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Millán, J, Candela, MG, Palomares, F, Cubero, MJ, Rodríguez, A, Barral, M, de la Fuente, J, Almería, S & León-Vizcaíno, L 2009, 'Disease threats to the endangered Iberian lynx (Lynx pardinus)', Veterinary Journal, vol. 182, n.º 1, pp. 114-124. https://doi.org/10.1016/j.tvjl.2008.04.005

Disease threats to the endangered Iberian lynx (Lynx pardinus). / Millán, Javier; Candela, Mónica G.; Palomares, Francisco; Cubero, María José; Rodríguez, Alejandro; Barral, Marta; de la Fuente, José; Almería, Sonia; León-Vizcaíno, Luis.

En: Veterinary Journal, Vol. 182, N.º 1, 01.10.2009, p. 114-124.

Resultado de la investigación: Article

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T1 - Disease threats to the endangered Iberian lynx (Lynx pardinus)

AU - Millán, Javier

AU - Candela, Mónica G.

AU - Palomares, Francisco

AU - Cubero, María José

AU - Rodríguez, Alejandro

AU - Barral, Marta

AU - de la Fuente, José

AU - Almería, Sonia

AU - León-Vizcaíno, Luis

PY - 2009/10/1

Y1 - 2009/10/1

N2 - The Iberian lynx, (Lynx pardinus), is the most endangered felid in the world. To determine whether sympatric carnivores are reservoirs of pathogens posing a disease risk for the lynx, evidence of exposure to 17 viral, bacterial and protozoan agents was investigated in 176 carnivores comprising 26 free-living lynx, 53 domestic cats, 28 dogs, 33 red foxes (Vulpes vulpes), 24 Egyptian mongooses (Herpestes ichneumon), 10 common genets (Genetta genetta) and 2 Eurasian badgers (Meles meles) in the areas inhabited by the last two populations of Iberian lynx, both in Andalusia (South-Western Spain). The results indicated that the lynx had low rates of contact with viral pathogens, with one seropositive finding each for feline leukemia virus, parvovirus and canine adenovirus-1, whereas contact with bacteria and protozoa appeared more frequent. Active infections with parvovirus, Ehrlichia spp., Mycobacterium bovis, Leptospira interrogans and Cytauxzoon spp. were confirmed. In contrast, 53% of the domestic cats were exposed to some infectious agent (prevalence range 4.5-11.4%). Antibodies to canine distemper virus and parvovirus were frequently found in dogs (32% and 42%, respectively) and foxes (30% and 12%). Past or present infections with parvovirus, Ehrlichia spp., Chlamydophila spp., M. bovis, Salmonella enterica, L. interrogans, Toxoplasma gondii, and Neospora caninum were also detected in these and other species surveyed. Questionnaires to owners revealed that 14% of the dogs but none of the cats had been vaccinated, and no cat had been neutered. Based on the apparent absence of acquired immunity of the lynx against infectious agents, the frequent detection of agents among sympatric carnivores, and the reported lack of immunocompetence of the Iberian lynx, a disease outbreak among the local abundant carnivores may pose a serious disease risk for lynx conservation.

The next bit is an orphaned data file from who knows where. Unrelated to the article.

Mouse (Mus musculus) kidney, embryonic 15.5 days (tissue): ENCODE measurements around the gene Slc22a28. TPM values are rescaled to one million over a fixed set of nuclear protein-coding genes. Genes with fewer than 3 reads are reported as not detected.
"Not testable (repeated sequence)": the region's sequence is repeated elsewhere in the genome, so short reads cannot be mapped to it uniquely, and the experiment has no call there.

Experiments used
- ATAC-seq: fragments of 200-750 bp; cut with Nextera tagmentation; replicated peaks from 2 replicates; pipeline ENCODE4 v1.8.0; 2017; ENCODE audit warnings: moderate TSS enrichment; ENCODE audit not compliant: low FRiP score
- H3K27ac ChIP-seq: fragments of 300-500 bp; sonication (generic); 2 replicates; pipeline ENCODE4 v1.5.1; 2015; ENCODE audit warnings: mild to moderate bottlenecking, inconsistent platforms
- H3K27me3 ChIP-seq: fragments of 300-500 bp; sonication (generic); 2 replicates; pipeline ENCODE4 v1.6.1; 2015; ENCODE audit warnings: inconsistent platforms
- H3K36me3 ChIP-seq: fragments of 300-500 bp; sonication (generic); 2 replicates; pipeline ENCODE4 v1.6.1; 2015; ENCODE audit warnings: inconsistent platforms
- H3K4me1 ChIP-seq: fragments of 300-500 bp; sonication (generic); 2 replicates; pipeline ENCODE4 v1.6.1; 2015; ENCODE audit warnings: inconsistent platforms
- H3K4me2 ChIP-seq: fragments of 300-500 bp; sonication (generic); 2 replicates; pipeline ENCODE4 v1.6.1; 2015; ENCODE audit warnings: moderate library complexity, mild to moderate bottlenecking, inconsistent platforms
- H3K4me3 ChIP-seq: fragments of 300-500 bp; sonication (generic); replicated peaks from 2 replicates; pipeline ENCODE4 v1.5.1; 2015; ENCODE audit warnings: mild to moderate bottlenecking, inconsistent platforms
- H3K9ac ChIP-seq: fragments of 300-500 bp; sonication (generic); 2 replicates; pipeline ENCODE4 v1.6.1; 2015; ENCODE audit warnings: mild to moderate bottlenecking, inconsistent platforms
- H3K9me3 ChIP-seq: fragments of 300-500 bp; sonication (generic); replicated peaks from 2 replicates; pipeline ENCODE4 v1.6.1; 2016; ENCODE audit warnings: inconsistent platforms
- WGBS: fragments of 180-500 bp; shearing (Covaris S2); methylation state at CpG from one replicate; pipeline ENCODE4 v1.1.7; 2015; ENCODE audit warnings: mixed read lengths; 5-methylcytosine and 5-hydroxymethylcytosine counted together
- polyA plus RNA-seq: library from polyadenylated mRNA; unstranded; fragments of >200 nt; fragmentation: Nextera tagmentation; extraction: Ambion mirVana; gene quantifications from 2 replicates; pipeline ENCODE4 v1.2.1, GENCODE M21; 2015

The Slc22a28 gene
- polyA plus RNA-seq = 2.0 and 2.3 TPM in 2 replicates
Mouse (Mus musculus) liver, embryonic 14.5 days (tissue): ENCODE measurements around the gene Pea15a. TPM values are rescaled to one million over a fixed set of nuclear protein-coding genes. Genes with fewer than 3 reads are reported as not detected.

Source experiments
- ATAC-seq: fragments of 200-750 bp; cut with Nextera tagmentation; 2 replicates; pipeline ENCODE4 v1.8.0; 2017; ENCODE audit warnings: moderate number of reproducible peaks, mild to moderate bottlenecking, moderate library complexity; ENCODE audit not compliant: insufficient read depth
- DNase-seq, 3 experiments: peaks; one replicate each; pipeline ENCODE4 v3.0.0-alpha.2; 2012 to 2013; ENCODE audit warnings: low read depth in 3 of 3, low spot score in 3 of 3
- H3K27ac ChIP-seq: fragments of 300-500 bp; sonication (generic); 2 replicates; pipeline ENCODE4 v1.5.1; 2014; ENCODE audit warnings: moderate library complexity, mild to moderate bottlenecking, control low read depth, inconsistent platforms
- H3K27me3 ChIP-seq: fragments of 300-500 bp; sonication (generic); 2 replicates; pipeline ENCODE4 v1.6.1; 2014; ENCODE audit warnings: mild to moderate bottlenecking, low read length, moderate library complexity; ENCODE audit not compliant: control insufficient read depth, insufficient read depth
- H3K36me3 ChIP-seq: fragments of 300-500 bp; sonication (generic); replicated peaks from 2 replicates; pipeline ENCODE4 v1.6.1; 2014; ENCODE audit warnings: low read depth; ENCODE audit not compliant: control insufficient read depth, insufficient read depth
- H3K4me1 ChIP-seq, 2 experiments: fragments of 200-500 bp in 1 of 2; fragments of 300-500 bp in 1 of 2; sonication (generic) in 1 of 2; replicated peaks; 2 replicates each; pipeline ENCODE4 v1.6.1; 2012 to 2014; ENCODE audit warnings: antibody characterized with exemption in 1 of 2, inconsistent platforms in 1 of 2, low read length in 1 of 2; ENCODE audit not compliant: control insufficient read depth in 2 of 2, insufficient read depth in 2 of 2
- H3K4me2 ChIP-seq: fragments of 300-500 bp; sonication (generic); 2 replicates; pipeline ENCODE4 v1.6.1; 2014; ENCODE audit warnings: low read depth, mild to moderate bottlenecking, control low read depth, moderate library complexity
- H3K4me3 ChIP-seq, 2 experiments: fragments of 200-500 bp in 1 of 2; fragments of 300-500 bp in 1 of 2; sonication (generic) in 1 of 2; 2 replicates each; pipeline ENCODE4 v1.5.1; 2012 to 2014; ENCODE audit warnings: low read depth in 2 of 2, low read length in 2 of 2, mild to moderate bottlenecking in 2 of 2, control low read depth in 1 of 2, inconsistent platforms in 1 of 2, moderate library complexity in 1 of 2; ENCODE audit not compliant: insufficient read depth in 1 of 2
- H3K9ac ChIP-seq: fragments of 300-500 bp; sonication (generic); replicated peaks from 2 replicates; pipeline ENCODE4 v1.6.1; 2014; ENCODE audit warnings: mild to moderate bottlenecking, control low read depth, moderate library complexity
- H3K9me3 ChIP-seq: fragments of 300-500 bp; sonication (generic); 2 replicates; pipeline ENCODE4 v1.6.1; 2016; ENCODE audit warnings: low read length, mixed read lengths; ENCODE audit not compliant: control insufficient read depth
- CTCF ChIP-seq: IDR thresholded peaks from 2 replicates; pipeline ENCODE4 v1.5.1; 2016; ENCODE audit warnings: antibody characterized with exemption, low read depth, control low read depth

AB - The Iberian lynx, (Lynx pardinus), is the most endangered felid in the world. To determine whether sympatric carnivores are reservoirs of pathogens posing a disease risk for the lynx, evidence of exposure to 17 viral, bacterial and protozoan agents was investigated in 176 carnivores comprising 26 free-living lynx, 53 domestic cats, 28 dogs, 33 red foxes (Vulpes vulpes), 24 Egyptian mongooses (Herpestes ichneumon), 10 common genets (Genetta genetta) and 2 Eurasian badgers (Meles meles) in the areas inhabited by the last two populations of Iberian lynx, both in Andalusia (South-Western Spain). The results indicated that the lynx had low rates of contact with viral pathogens, with one seropositive finding each for feline leukemia virus, parvovirus and canine adenovirus-1, whereas contact with bacteria and protozoa appeared more frequent. Active infections with parvovirus, Ehrlichia spp., Mycobacterium bovis, Leptospira interrogans and Cytauxzoon spp. were confirmed. In contrast, 53% of the domestic cats were exposed to some infectious agent (prevalence range 4.5-11.4%). Antibodies to canine distemper virus and parvovirus were frequently found in dogs (32% and 42%, respectively) and foxes (30% and 12%). Past or present infections with parvovirus, Ehrlichia spp., Chlamydophila spp., M. bovis, Salmonella enterica, L. interrogans, Toxoplasma gondii, and Neospora caninum were also detected in these and other species surveyed. Questionnaires to owners revealed that 14% of the dogs but none of the cats had been vaccinated, and no cat had been neutered. Based on the apparent absence of acquired immunity of the lynx against infectious agents, the frequent detection of agents among sympatric carnivores, and the reported lack of immunocompetence of the Iberian lynx, a disease outbreak among the local abundant carnivores may pose a serious disease risk for lynx conservation.

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KW - Felid

KW - Feline leukemia virus

KW - Maintenance host

KW - Spillover

KW - Transmission

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Millán J, Candela MG, Palomares F, Cubero MJ, Rodríguez A, Barral M y otros. Disease threats to the endangered Iberian lynx (Lynx pardinus). Veterinary Journal. 2009 oct 1;182(1):114-124. https://doi.org/10.1016/j.tvjl.2008.04.005